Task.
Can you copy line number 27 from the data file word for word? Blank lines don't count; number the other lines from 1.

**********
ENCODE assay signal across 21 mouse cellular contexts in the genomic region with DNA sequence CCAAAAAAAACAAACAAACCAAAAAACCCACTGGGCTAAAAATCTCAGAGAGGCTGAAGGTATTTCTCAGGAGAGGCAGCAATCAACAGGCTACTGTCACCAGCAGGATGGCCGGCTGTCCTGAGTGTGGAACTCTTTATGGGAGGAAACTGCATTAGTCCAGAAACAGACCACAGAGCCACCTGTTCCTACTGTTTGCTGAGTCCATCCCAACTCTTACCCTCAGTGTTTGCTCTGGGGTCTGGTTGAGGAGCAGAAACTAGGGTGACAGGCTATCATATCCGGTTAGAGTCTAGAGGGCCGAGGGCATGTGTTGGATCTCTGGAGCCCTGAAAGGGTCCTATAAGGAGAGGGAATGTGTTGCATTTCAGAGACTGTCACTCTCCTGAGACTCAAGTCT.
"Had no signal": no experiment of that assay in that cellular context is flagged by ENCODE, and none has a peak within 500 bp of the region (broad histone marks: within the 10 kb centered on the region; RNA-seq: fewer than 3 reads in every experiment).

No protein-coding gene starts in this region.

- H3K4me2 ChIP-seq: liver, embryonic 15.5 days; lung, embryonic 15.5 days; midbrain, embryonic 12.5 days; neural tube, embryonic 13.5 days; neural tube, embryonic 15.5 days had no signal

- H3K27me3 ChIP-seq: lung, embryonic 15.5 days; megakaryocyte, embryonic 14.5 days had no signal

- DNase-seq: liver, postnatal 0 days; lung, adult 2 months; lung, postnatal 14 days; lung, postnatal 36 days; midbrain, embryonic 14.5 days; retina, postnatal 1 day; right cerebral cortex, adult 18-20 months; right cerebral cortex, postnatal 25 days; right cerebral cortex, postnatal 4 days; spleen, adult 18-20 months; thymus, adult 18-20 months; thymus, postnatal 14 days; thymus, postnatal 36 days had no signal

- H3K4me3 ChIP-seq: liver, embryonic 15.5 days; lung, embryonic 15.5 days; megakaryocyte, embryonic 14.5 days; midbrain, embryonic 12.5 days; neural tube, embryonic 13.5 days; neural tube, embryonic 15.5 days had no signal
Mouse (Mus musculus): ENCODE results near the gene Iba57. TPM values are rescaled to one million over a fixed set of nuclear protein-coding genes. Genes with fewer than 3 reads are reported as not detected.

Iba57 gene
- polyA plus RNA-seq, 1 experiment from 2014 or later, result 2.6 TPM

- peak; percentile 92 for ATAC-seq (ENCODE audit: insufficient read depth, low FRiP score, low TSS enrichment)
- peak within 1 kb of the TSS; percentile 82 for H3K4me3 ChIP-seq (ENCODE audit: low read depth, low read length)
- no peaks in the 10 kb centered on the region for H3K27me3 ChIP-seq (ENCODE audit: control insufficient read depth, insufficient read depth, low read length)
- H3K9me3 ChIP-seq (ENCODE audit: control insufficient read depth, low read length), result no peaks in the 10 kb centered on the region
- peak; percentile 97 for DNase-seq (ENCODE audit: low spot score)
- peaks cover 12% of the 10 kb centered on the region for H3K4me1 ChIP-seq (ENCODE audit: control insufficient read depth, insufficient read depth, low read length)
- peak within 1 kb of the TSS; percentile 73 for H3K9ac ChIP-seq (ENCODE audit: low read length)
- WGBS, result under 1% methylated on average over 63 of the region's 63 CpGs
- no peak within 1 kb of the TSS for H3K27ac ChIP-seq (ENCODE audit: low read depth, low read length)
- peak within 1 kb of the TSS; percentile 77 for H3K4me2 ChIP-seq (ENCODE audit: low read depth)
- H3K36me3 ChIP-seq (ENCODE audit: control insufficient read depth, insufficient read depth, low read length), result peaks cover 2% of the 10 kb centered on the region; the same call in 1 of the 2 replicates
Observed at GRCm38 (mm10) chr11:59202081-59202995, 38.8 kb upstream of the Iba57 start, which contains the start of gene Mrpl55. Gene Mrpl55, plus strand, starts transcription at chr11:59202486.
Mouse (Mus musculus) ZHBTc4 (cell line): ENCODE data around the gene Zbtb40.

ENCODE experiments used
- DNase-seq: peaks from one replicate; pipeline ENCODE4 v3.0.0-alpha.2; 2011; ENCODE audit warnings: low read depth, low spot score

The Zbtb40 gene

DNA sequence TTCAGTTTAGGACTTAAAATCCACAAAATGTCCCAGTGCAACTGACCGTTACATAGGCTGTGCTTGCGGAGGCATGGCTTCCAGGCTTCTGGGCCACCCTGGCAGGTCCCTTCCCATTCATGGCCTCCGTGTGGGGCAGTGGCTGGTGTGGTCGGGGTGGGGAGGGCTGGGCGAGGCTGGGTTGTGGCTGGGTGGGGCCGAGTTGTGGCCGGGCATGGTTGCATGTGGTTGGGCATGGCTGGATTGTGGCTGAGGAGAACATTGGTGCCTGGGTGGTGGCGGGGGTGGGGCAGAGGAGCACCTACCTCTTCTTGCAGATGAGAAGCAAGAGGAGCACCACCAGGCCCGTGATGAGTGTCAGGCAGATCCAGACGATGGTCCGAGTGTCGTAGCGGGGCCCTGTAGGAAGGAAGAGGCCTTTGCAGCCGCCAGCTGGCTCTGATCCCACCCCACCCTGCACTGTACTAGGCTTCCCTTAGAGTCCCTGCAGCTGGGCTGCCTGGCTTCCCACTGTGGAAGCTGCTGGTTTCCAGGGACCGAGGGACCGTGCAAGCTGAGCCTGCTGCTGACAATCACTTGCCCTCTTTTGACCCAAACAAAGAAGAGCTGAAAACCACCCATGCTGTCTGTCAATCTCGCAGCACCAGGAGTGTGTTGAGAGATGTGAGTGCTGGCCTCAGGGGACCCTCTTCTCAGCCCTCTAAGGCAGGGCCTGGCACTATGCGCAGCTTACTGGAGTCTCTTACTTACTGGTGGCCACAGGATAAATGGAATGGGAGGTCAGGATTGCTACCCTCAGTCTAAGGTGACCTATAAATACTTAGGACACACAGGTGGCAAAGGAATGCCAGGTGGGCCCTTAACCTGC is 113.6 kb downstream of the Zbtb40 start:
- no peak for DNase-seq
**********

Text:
DNA sequence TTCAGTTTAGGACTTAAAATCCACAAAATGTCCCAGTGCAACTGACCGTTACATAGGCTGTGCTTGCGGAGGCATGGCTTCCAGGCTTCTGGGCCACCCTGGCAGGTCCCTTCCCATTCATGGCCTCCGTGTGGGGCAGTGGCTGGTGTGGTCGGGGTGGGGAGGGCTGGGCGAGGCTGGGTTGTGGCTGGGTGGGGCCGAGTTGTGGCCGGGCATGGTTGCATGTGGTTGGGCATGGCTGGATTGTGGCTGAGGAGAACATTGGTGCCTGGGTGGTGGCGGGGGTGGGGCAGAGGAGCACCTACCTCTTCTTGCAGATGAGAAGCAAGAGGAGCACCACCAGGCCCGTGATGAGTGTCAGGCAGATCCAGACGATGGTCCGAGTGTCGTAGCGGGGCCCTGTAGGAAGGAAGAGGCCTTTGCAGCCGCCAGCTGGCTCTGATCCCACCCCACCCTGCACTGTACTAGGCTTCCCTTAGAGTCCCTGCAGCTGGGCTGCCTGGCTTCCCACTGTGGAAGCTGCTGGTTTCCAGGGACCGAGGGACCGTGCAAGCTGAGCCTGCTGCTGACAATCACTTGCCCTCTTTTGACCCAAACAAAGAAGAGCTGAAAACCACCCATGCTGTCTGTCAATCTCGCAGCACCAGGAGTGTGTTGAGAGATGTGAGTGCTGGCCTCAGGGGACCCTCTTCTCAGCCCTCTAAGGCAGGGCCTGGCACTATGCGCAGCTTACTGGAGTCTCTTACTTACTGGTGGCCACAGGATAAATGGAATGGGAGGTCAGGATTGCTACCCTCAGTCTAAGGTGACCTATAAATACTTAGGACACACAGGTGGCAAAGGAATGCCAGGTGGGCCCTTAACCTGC is 113.6 kb downstream of the Zbtb40 start: